think i got some sort disease

Discussion in 'Pests and Diseases' started by L00ker123, Feb 28, 2012.

  1. L00ker123

    L00ker123 New Member

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    I have attached a couple of pictures. The frame is one of many in the hive that looks like this. There are few brood cappings at all. There is a big number of dead bees both larvae and adult bees. I have 2 hives the other one also has a few frames that look like this but it has at least 4 times the number of bees in the hive. Anybody have any idea what it might be? can it be fixed?
     

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  2. L00ker123

    L00ker123 New Member

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    the larvae is very wet and gooey. the adult dead appear to be dried out.
     

  3. Larus

    Larus New Member

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    Is your hive still queenright? Are there eggs? The first thing I think when I see the spotty brood pattern is: the queen has failed or has died.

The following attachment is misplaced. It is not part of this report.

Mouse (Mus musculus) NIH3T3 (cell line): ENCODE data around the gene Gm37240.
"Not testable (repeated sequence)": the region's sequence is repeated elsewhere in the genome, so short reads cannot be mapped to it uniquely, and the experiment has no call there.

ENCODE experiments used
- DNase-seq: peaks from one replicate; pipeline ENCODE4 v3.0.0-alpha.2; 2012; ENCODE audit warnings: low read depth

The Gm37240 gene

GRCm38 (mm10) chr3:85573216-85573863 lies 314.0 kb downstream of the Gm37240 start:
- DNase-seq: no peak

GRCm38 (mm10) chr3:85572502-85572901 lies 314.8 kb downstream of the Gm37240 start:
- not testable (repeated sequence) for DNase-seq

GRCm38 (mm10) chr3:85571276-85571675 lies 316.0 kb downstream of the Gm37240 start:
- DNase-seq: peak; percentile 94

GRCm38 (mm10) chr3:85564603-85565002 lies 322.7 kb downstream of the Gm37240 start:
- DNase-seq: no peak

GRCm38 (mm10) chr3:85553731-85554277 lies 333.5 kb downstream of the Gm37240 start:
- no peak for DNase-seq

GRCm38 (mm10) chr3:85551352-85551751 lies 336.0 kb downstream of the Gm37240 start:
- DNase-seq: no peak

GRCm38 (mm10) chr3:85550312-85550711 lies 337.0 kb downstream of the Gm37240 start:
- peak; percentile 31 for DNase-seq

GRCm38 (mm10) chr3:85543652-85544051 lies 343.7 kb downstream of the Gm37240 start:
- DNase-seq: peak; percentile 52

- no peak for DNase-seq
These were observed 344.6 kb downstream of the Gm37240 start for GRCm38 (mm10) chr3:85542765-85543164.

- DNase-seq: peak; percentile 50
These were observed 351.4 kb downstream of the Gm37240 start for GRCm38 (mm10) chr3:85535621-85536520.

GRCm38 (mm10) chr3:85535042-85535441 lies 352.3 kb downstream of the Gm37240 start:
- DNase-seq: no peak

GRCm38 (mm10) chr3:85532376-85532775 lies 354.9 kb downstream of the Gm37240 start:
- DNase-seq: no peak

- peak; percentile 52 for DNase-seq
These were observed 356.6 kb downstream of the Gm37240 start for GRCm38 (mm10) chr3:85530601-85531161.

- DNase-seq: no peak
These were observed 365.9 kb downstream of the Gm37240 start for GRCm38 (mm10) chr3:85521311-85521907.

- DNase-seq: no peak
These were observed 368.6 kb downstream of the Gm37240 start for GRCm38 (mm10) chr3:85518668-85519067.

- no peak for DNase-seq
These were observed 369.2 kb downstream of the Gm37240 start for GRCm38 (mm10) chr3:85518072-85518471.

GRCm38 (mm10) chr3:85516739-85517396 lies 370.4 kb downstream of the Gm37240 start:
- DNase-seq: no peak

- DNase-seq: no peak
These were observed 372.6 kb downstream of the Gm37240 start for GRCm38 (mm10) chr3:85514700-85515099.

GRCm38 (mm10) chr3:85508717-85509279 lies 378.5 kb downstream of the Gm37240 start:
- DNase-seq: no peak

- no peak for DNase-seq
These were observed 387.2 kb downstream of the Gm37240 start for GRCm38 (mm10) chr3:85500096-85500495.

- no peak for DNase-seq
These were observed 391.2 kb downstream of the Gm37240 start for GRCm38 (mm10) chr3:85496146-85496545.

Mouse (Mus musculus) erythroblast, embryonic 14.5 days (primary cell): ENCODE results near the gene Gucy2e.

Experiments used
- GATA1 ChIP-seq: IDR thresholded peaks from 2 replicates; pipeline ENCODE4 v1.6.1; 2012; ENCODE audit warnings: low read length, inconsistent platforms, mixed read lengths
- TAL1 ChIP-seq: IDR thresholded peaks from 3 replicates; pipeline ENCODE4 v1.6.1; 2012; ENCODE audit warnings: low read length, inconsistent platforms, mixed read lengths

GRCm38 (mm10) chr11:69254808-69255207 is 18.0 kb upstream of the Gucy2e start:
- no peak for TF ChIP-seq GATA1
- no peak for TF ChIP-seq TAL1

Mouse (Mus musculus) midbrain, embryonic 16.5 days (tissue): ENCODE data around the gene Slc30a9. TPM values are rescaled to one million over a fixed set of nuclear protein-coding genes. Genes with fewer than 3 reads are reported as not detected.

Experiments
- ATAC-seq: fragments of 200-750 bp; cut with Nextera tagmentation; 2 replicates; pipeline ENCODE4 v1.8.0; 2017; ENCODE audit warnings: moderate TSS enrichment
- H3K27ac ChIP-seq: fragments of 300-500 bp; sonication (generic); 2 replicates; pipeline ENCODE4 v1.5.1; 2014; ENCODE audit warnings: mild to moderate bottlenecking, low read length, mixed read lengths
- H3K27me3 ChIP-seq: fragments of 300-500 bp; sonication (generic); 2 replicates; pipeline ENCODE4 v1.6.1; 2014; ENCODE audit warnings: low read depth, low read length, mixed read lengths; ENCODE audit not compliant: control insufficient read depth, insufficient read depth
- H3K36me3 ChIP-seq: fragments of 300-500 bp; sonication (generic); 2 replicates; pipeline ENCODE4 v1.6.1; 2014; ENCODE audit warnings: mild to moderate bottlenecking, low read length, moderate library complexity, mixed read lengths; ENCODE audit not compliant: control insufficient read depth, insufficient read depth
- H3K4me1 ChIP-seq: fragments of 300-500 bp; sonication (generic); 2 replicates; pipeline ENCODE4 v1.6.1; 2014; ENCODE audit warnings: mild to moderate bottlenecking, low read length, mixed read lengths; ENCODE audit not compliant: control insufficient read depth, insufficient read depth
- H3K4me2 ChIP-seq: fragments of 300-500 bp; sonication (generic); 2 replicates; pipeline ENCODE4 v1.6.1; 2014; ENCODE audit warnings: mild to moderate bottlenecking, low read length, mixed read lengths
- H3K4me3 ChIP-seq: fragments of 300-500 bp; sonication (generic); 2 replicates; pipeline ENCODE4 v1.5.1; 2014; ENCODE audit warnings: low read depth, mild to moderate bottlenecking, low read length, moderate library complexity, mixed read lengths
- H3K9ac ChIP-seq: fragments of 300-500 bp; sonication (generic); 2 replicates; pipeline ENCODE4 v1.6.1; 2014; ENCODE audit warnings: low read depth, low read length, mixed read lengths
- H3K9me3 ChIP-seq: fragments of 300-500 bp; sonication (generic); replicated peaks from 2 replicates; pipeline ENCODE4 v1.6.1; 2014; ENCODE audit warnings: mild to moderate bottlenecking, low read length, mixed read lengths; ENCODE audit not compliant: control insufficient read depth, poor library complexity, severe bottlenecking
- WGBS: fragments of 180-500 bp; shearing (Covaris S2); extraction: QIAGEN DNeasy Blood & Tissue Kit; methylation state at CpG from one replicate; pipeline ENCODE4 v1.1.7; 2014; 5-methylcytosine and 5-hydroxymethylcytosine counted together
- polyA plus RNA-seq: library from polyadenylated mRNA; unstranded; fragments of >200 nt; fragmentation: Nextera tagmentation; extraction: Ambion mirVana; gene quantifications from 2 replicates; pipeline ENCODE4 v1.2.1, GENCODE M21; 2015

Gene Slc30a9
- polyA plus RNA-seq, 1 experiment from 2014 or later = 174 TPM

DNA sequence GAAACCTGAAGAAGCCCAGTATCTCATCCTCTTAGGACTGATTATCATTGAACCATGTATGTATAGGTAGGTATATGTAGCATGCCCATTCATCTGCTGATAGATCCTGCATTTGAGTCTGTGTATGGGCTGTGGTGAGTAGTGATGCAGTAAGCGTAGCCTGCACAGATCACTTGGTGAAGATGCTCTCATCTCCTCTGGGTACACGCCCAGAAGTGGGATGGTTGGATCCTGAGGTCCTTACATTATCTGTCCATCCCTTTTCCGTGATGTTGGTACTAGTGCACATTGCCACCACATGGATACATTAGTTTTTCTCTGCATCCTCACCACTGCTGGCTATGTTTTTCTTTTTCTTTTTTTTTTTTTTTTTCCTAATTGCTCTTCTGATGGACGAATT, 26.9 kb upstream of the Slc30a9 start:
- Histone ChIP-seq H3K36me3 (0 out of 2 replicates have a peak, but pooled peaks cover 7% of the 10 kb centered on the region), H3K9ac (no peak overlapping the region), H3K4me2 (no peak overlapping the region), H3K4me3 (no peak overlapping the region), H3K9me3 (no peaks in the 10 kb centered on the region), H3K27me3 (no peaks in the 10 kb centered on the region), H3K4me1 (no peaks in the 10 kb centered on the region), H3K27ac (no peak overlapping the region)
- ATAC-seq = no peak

If your hive has gone queenless, that could explain all of this - without the queen, as bees die, no new bees replace them, and eventually there are too few adult bees to keep the brood warm or dry, so the brood dies too.

    I also saw pictures of frames like this in an article from the most recent issue of Bee Culture magazine. There, the problem was eventually traced to a Nosema ceranae infection overwhelming the hive. Maybe it'd be a good idea to test those dead bees for nosema spore count.
     
  4. Iddee

    Iddee New Member

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    I would call your state bee inspector and ask her to come look at them. It is a free service and she is a very nice lady.

    Nancy Ruppert Star, NC 27356 (910) 690-9555
     
  5. tecumseh

    tecumseh New Member

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    larus writes:
    I also saw pictures of frames like this in an article from the most recent issue of Bee Culture magazine. There, the problem was eventually traced to a Nosema ceranae infection overwhelming the hive.

    tecumseh:
    that would be my first guess also. could also be starvation if there was no or little stores in the hive.

    were there any alive adult bees in this hive?
     
  6. L00ker123

    L00ker123 New Member

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    yes, the top box also had 4-5 frames of honey. I fed them them sugar syrup all winter with a grease patty also. We have had a very mild winter here in NC. There are still quite a few adult bees alive and very actively flying around. So, if it the Nosema infection can they be saved or do I need to do anything to keep the other hive from getting it also?
     
  7. tecumseh

    tecumseh New Member